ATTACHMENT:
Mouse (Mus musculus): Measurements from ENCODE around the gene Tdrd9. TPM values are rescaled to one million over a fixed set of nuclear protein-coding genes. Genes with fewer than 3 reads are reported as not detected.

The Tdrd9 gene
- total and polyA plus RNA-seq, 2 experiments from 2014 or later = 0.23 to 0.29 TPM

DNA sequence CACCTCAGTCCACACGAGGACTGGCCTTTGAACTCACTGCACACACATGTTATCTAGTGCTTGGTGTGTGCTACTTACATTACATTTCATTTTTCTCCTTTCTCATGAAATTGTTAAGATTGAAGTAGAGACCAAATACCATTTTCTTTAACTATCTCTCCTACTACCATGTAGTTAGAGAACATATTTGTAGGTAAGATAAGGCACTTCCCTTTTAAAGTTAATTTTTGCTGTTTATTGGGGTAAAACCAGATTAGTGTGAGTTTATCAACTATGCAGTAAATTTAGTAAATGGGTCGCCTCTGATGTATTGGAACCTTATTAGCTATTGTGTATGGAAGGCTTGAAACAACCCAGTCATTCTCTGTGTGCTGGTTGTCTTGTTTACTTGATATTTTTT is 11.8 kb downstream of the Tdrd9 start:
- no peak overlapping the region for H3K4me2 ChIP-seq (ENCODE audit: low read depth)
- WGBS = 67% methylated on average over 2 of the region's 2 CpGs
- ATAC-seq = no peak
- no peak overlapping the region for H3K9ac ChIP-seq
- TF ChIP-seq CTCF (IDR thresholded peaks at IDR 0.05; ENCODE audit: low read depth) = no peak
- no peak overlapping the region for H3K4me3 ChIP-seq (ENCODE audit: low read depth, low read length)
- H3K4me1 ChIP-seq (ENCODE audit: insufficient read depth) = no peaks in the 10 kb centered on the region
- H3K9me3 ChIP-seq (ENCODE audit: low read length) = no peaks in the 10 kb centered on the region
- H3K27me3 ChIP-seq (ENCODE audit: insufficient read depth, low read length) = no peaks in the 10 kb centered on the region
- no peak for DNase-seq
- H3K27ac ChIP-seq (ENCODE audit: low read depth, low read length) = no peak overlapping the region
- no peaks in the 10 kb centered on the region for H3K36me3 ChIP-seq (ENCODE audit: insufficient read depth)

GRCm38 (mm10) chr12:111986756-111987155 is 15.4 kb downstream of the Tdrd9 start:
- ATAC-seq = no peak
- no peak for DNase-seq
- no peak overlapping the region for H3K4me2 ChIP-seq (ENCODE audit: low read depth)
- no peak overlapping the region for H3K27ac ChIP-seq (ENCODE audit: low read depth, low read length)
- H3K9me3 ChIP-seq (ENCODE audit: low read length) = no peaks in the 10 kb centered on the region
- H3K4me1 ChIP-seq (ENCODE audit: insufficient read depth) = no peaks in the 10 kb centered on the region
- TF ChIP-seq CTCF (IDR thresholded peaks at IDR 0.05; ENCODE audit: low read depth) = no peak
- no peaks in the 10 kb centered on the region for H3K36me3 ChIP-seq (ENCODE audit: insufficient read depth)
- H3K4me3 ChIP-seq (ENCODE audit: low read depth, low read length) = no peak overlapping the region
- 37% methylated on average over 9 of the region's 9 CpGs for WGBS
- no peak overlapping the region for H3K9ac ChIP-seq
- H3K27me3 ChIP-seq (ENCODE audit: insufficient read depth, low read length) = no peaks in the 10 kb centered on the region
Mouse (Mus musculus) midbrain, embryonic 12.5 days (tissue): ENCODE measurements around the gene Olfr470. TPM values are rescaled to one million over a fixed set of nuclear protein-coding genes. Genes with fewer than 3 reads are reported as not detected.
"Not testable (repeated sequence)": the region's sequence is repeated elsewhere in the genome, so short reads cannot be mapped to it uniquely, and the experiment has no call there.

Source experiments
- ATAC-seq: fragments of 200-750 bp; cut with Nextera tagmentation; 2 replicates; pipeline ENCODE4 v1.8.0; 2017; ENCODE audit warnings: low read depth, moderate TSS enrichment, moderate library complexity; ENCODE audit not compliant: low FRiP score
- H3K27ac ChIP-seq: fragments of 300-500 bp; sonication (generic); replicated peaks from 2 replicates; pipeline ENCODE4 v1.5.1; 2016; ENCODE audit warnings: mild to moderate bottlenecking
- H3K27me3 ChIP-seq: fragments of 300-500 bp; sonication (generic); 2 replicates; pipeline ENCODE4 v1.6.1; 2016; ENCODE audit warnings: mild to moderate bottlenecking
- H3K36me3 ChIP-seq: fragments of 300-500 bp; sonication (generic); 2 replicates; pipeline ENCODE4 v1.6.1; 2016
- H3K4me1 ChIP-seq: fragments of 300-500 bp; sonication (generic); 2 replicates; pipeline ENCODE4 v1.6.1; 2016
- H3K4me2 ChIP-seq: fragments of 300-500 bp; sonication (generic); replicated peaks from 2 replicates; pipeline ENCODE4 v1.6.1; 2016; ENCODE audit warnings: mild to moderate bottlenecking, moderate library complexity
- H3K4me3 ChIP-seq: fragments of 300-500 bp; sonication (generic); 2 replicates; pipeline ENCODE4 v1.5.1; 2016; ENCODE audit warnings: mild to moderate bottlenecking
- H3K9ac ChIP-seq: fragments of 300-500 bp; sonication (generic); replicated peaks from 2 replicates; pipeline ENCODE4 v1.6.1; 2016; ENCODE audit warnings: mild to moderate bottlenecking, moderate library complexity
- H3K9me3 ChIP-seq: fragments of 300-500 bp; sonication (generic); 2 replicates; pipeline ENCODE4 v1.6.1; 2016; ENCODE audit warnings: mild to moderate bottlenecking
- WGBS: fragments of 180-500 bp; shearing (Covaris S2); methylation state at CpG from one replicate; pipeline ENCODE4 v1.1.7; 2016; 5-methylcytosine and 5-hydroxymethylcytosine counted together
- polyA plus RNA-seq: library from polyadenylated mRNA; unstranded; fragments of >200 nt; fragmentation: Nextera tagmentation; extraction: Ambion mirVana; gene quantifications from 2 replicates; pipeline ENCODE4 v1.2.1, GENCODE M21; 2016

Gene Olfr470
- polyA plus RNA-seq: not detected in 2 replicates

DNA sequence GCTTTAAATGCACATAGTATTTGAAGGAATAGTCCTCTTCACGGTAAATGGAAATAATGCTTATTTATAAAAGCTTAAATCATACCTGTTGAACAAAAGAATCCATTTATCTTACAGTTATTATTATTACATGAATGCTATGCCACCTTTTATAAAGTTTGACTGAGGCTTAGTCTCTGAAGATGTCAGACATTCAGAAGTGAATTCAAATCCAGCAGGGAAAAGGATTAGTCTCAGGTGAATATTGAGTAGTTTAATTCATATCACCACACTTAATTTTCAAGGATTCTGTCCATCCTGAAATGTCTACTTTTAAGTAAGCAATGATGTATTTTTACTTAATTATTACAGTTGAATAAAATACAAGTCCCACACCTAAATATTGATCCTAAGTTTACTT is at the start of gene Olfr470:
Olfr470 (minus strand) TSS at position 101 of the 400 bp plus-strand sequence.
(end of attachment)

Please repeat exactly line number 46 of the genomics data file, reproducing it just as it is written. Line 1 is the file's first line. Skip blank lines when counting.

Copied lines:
DNA sequence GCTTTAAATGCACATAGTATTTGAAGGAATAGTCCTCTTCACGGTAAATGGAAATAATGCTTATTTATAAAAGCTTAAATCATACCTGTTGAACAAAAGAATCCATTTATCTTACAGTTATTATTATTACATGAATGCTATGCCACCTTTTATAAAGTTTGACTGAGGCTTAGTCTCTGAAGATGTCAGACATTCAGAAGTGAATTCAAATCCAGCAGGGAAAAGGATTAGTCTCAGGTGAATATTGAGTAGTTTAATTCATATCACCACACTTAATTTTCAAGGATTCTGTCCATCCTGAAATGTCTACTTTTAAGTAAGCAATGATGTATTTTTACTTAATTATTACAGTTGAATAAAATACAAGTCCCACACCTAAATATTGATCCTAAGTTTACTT is at the start of gene Olfr470: